'An infectious love for the Scriptures'

A Christian Science perspective: One goal of Bible study is simply to know God more, to feel His presence.

National Bible Week is an ideal time to pause and reflect on how much the Bible means to us. A Sunday School teacher during my high school years had such an infectious love for the Scriptures that it sent me on a lifelong study that gets richer each year.

I particularly enjoy how much spiritual discernment there is to gain by understanding a little of the Bible’s history, geography, context, and cultural practices. In and of itself, these things wouldn’t mean much. As Mary Baker Eddy, who built her life on the Scriptures, commented: “Take away the spiritual signification of Scripture, and that compilation can do no more for mortals than can moonbeams to melt a river of ice” (“Science and Health with Key to the Scriptures,” p. 241).

But knowing a little background draws me into its deeper meaning. I want to study the Bible’s books, stories, poetry, and parables more – like a dear friend you want to spend more time getting to know. One insight that has been a significant lesson for both professional and personal reasons came from studying each of Paul’s seven authenticated letters (First Thessalonians, Philippians, Philemon, Galatians, First and Second Corinthians, Romans). Not only was he addressing a distinct issue in each, but he also spoke to his audiences differently, according to whatever the local needs were. This was a helpful example for me in my business career when I was frequently invited to address audiences from varying industries and backgrounds, as well as adapting ideas and language to friends and family members.

For instance, Paul wrote to the Galatians who were a warlike people, some of history’s earliest mercenaries. After Paul had earlier preached to them and converted many, he left to continue his missionary work only to discover their mercurial nature resulted in switching quickly away from his teachings (see Galatians 1:6). Knowing this helped me understand why his letter to the Galatians begins with sharp corrective declarations (see 1:8, 9). Yet it ends with the tenderest expression of love, as Paul writes: “Oh, my dear children! I feel as if I’m going through labor pains for you again, and they will continue until Christ is fully developed in your lives. I wish I were with you right now so I could change my tone. But at this distance I don’t know how else to help you” (Galatians 4:19, 20, The New Living Translation).

What a lesson in confronting evil but always loving the individual.

In Athens Paul shares the Gospel message with a highly intellectual audience used to philosophers who favored literate arguments and rhetoric (see Acts 17:15-32). Paul quotes their own poets, establishing his educational credentials so they would even listen to him, another lesson in adapting language and ideas to the audience, whether one or many.

When Paul entered Philippi, he found no synagogue there, which was his usual place to start preaching the Gospel. Philippi was a Roman colony built for returning military veterans. Since Jews didn’t serve in the army, they weren’t in Philippi, thus no synagogue. Paul goes instead to the river looking for Jews and finds Lydia and her women friends. After hearing Paul share his love for Christ, Lydia became Europe’s first Christian convert (see Acts 16:14, 15). Again, he adapted his message to his audience.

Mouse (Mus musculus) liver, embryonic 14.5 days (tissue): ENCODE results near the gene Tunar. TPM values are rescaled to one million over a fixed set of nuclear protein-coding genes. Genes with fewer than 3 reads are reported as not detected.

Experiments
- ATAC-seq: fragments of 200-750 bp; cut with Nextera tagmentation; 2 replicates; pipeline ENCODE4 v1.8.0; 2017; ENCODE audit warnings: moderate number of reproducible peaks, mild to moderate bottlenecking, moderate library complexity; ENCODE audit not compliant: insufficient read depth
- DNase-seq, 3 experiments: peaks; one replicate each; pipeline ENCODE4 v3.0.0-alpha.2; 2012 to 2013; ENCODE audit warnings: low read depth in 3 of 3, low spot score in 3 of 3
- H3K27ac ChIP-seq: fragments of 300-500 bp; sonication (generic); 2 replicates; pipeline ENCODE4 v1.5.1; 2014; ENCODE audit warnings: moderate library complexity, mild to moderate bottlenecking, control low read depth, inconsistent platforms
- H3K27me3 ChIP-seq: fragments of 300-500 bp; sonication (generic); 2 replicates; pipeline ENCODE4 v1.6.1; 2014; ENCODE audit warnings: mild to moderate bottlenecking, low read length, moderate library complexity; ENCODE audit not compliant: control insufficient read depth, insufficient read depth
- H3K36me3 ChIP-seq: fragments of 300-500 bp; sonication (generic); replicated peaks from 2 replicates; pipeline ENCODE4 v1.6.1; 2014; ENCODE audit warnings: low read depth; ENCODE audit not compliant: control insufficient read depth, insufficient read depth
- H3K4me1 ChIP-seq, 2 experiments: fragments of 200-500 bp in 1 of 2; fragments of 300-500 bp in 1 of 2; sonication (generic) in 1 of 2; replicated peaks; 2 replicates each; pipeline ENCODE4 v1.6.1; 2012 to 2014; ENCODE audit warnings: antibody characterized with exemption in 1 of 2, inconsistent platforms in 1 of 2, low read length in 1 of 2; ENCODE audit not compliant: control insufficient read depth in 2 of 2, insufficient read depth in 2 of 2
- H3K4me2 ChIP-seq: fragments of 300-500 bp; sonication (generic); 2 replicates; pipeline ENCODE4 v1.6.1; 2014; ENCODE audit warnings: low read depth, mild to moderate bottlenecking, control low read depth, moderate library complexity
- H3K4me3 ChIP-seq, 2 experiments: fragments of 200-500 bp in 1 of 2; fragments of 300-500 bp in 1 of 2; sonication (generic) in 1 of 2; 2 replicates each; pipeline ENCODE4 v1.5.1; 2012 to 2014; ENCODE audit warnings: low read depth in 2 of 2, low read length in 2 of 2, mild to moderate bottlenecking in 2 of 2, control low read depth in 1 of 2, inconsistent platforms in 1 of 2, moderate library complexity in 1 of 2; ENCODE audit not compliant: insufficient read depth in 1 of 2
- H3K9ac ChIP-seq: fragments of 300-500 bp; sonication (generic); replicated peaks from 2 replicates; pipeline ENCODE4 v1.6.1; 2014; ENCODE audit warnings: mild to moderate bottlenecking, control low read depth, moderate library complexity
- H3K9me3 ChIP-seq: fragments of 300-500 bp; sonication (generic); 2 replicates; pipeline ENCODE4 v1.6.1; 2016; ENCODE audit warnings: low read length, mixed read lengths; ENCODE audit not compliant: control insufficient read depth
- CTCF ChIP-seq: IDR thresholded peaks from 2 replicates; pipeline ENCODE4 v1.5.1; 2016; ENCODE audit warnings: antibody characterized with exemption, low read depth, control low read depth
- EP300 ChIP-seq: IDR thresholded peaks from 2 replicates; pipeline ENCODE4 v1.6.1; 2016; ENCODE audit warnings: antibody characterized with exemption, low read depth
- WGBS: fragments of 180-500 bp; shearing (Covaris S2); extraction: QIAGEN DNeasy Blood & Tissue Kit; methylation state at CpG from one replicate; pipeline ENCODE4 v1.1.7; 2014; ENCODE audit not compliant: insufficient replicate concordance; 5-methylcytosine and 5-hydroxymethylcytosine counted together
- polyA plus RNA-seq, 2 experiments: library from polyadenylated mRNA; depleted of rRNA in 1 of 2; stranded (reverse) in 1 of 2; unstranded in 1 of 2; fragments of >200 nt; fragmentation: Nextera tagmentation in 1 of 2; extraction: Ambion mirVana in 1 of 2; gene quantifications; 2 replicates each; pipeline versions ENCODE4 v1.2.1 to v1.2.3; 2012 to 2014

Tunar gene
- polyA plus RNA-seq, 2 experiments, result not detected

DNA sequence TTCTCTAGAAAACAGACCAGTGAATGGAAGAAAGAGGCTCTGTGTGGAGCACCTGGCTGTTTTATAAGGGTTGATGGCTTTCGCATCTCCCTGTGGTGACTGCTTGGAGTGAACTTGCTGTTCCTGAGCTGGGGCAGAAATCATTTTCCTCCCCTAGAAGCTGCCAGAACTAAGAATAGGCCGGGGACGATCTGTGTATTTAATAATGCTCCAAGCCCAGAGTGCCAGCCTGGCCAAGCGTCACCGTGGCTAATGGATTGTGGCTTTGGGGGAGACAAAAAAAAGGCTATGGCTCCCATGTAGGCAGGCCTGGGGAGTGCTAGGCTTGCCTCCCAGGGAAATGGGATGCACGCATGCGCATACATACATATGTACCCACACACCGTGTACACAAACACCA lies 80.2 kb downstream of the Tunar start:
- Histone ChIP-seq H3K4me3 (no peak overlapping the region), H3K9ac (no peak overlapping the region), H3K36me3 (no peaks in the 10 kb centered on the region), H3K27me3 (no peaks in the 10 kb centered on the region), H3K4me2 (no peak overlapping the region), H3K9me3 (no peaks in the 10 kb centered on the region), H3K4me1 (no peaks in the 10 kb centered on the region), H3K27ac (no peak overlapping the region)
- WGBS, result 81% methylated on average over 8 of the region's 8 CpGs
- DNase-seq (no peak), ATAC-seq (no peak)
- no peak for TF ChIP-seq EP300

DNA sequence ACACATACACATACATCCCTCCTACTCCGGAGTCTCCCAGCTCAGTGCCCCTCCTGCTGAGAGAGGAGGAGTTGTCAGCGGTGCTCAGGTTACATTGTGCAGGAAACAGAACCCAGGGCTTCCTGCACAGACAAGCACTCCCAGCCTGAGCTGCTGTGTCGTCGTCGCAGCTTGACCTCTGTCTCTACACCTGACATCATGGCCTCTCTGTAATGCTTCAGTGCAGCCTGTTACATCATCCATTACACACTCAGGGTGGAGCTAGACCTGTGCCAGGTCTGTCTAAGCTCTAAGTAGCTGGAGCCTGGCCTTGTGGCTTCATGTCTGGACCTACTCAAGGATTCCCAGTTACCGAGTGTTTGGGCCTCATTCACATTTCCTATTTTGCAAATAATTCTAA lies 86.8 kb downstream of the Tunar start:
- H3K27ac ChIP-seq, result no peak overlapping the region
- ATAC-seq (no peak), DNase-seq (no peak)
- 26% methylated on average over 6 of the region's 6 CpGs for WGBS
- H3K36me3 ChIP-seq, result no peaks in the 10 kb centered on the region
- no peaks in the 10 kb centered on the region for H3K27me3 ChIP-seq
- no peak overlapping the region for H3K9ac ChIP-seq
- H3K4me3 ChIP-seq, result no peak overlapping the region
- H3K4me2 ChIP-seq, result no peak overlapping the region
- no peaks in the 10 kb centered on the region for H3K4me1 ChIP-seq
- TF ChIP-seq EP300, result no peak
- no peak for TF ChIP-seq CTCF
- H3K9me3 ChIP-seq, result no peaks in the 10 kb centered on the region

Another insight that means a lot to me is from John’s Gospel, which is thought to have been written more than 40 years following Paul’s letters. There we learn of Christ Jesus’ teachings with the seven “I am” statements, one of which is his declaration: “I am the door of the sheep” (John 10:7). In the ancient world and today, Bedouin shepherds use three-sided pens to protect their flock at night, which I have seen a number of times while touring the Middle East in the past three decades. When Jesus used this metaphor for his pastoral society, people would have understood the analogy immediately, knowing a shepherd lies down across the pen’s opening to “close” the fourth side. Only then do the sheep settle down to rest. That image has been helpful many times to quiet my thought when stirred over something, realizing that Christ is there to both quiet the flock and keep the “wolves,” or any perceived dangers, at bay.

The goal for all this Bible study to me is simply to know God more, to feel His presence. As the Bible’s treasures are unlocked, we echo the prophet Jeremiah’s words: “God told them, ‘I’ve never quit loving you and never will. Expect love, love, and more love!’ ” (Jeremiah 31:3, “The Message”).

Adapted from the Christian Science Sentinel on JSH-Online.

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About a year ago, I happened upon this statement about the Monitor in the Harvard Business Review – under the charming heading of “do things that don’t interest you”:

“Many things that end up” being meaningful, writes social scientist Joseph Grenny, “have come from conference workshops, articles, or online videos that began as a chore and ended with an insight. My work in Kenya, for example, was heavily influenced by a Christian Science Monitor article I had forced myself to read 10 years earlier. Sometimes, we call things ‘boring’ simply because they lie outside the box we are currently in.”

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The Monitor is a peculiar little publication that’s hard for the world to figure out. We’re run by a church, but we’re not only for church members and we’re not about converting people. We’re known as being fair even as the world becomes as polarized as at any time since the newspaper’s founding in 1908.

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